The author of the explosive Trump dossier is reportedly a former British intelligence agent who also worked with the US government. The Wall Street Journal claims to have identified the dossier’s author as a man with a reputable background in the intelligence community and “no political axe to grind.”
The Journal report cited “people familiar with the matter” in identifying Christopher Steele of London as the dossier’s author. Steele is currently the director and co-founder of Orbis Business Intelligence Ltd., a firm founded in 2009 that specializes in investigation and analysis for high-level business clients.
Steele and Orbis co-director Christopher Burrows are veterans of MI-6, the British intelligence service, where they used diplomatic covers, such as Mr. Burrows role as a counselor in the Foreign and Commonwealth Office, for their intelligence work.
The 35 -page dossier consists of information researched by Orbis under contract to Trump opponents in both the Democratic and Republican parties. It is made up of a series of unsigned memos that date to the last half of 2016. Much of the information in the memos is difficult to prove, but some claims, such as the one that Trump attorney Michael Cohen met with Russian agents in Prague during the campaign, can be investigated. So far, the FBI has found no evidence of such a meeting and Cohen denies ever traveling to the Czech Republic.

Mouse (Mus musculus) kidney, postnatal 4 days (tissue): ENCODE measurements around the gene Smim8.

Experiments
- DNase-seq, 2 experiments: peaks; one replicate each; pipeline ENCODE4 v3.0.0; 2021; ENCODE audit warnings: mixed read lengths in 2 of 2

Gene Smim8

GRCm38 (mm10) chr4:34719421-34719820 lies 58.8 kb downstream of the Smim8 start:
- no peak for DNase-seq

Mr. Steele was also responsible for passing the dossier along to law enforcement agencies and US officials familiar with him say that he has a good reputation based on previous cooperation with the US. “He’s a meticulous professional, and there are no questions about his integrity,” one U.S. official who has worked with Steele told Yahoo News. “The information he provided me [about Russia] was valuable and useful.”
In a statement, Director of National Intelligence James Clapper was more cautious. Clapper expressed his “profound dismay” to President-elect Trump that the dossier was “widely circulated in recent months among the media, members of Congress and Congressional staff.” Clapper said he emphasized that “this document is not a U.S. Intelligence Community product. … The IC [the Intelligence Community] has not made any judgment that the information in this document is reliable, and we did not rely upon it in any way for our conclusions. However, part of our obligation is to ensure that policymakers are provided with the fullest possible picture of any matters that might affect national security.”
Both Trump and the Kremlin deny that the information is the dossier is accurate. In a press conference, Trump called the memos “fake news,” but did acknowledge, “I think it was Russia [behind the DNC hacking].”
Originally published on The Resurgent